One of them is called a CoinJoin, and it's a way to combine a bunch of different transactions into a single output that conceals senders and recipients. CoinJoins have been around for a while, but they've found new popularity since the privacy-focused Wasabi Wallet integrated it for ease of use. Still, they are not standard on the bitcoin protocol. And CoinJoins still leave a trail, obfuscated though it may be, on the blockchain.

This might not seem like a huge deal. Most people mostly abide by the law, so they don't worry about their public transaction history. In fact, some people think blockchain surveillance is a socially good thing, since it helps authorities nab their targets. (They might sing a different tune if they were on the outs under a repressive state.)

But bitcoin's radical transparency could be a problem for even the goodiest of two-shoes.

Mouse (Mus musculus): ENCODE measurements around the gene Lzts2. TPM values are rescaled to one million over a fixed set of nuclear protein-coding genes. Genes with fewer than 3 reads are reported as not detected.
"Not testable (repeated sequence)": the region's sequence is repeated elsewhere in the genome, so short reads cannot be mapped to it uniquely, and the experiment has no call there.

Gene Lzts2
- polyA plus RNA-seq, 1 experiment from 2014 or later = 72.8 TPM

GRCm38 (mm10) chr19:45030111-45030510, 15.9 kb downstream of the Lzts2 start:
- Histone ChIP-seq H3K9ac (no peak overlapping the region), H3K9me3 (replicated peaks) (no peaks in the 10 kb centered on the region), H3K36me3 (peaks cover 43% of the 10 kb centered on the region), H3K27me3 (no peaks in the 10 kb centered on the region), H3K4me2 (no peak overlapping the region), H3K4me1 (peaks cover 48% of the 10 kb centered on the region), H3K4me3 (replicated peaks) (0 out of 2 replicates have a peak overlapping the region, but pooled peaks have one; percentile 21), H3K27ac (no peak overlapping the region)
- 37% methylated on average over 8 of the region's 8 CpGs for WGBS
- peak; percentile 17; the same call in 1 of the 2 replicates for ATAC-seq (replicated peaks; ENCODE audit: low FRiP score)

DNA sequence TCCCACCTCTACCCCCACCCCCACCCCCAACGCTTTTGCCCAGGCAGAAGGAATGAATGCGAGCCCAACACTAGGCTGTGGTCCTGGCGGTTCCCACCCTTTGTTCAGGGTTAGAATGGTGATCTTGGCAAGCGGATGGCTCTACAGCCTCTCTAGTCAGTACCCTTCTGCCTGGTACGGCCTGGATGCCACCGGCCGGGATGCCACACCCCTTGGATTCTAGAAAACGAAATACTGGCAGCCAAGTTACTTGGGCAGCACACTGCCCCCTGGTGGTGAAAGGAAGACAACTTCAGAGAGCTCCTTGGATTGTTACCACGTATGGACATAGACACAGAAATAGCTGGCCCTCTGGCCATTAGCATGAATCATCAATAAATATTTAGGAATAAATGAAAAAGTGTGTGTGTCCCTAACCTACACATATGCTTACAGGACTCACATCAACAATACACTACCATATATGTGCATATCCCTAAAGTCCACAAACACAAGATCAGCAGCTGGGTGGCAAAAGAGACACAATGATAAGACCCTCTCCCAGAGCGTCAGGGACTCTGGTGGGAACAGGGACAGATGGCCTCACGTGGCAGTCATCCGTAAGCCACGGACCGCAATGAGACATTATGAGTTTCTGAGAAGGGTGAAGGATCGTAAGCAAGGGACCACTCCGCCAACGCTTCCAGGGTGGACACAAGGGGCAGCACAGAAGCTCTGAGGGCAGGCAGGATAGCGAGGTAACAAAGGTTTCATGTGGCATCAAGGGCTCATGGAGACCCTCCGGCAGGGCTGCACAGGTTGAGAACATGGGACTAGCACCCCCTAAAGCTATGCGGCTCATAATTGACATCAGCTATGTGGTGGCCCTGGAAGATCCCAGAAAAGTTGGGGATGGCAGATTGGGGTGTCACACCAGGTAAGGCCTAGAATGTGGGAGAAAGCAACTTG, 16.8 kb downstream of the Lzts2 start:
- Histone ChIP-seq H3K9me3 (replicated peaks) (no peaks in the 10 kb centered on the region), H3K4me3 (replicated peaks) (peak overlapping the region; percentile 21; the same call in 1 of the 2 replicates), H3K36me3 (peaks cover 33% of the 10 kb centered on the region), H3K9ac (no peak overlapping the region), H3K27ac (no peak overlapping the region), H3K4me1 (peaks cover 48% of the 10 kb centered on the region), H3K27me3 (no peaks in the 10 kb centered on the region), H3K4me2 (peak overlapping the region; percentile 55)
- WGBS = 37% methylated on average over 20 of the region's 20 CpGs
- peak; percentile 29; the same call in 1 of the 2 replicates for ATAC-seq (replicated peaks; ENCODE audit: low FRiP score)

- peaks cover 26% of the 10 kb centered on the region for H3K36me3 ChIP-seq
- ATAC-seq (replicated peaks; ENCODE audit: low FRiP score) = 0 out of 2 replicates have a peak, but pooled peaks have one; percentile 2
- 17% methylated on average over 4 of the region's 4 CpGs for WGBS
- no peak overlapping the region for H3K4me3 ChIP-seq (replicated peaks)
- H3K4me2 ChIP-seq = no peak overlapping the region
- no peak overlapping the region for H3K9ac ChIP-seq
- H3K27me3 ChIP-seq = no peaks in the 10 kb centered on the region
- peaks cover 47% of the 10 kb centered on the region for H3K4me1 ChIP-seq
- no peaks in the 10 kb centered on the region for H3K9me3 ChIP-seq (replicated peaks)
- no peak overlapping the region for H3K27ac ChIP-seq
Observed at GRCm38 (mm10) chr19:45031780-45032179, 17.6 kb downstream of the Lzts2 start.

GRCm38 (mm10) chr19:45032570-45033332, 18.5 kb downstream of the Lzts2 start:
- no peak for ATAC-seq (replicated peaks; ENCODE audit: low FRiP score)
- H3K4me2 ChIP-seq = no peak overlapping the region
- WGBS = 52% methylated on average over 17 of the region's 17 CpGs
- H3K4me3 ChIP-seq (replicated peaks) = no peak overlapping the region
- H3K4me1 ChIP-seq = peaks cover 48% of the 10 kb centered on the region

The problem is that bitcoins can be tainted by a previous owner's activities. Let's say someone uses bitcoins to commit a crime—let's say it's something victimless, like gambling. The deed is done, and they shuttle their filthy lucre through an offline transaction to hide their tracks.

Eventually, those coins end up in the hands of a completely unrelated party. He receives them legitimately, and wants to send them to a third-party operated exchange. Imagine his shock when the exchange refuses his funds, telling him they have been blacklisted. The authorities have traced the blockchain and determined he has hot loot. He might even have to turn over his bitcoins.

This is an illustration of bitcoin's possible fungibility problems. A fungible currency can be exchanged one to one with no differentiating aspects. An ounce of gold is an ounce of gold, no matter where it came from. Because bitcoins can be traced, and possibly blacklisted, people worry that it may not be truly fungible. Tainted coins may be worth less than "clean" ones, because they are less saleable, which means that 1 BTC does not always equal 1 BTC.